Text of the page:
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    I used to use a 1 gallon plastic gas container. I just drilled out the vent hole large enough to allow a brass nipple to be screwed in so a hose could be fitted. Then I tipped the can onto its back side on the work bench. When finished with it, unscrew the nipple and replace the vent cap and the can is just like normal again. Still have the gas can and use it for the lawnmower fuel, all our bikes are EFI now so I haven't needed it for a bike in a while.
    #13
  14. nitsuj

    nitsuj Been here awhile

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    You're only limited by your imagination. If you go to the "Show u your man castle" thread, you'll see a pic of my garage. Along the right wall, near a stack of tires, you'll see what looks like a coolant reservoir hanging from an adjustable height stand. What that is, is, well, it's a coolant reservoir hanging from an adjustable height stand. I salvaged it from a pile of junk parts at a dealer. The stand it just some thing I got from a store that was going out if business, it was an adjustable sign. Nice thing about the coolant bottle is that it has a hose fitting on the bottom, and it also has one up high on the filler neck used as an over flow. That works as my vent. The adjustable stand is nice because I can raise it all the way up and still have it above carb level on a bike lifted all the way up on my lift.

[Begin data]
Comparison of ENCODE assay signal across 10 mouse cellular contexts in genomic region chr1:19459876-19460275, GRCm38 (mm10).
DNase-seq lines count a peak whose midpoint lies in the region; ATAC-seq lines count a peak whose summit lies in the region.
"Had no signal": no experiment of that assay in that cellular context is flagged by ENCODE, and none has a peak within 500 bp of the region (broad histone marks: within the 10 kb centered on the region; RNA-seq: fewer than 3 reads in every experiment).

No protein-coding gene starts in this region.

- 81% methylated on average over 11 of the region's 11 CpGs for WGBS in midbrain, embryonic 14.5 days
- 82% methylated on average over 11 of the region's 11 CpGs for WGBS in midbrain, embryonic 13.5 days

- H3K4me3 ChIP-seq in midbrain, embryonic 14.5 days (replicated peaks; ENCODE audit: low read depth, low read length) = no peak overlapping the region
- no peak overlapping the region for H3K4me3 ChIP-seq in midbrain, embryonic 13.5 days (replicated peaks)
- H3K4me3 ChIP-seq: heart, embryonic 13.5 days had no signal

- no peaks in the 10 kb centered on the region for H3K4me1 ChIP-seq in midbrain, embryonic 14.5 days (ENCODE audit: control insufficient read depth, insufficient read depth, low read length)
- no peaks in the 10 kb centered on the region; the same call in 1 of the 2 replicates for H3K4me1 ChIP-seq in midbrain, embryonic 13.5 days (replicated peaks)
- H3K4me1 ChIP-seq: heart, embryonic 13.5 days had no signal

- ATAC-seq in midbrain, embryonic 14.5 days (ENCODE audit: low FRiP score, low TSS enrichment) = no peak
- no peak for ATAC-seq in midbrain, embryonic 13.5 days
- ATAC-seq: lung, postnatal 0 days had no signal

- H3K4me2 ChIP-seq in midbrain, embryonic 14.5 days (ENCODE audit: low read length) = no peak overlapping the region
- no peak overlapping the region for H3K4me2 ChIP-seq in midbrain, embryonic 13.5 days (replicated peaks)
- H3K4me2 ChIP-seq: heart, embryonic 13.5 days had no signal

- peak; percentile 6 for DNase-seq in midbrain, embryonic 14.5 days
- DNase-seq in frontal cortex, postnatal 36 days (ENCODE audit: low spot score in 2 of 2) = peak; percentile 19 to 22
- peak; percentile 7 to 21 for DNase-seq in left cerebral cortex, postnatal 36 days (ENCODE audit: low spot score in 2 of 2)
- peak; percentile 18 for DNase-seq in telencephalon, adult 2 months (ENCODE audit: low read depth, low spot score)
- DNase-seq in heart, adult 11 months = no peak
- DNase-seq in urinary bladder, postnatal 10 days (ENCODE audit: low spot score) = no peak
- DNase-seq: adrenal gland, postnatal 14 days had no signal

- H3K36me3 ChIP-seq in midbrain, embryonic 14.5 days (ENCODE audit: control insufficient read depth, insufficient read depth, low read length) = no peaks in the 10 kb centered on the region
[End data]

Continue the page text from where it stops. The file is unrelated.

Be creative. This is one shop tool you can have for very, little if any, money.
    #14
  15. Solo Gato

    Solo Gato oh great, what now?

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    Dont forget the all important after- the-fact Garage sized Fire extinguisher:nod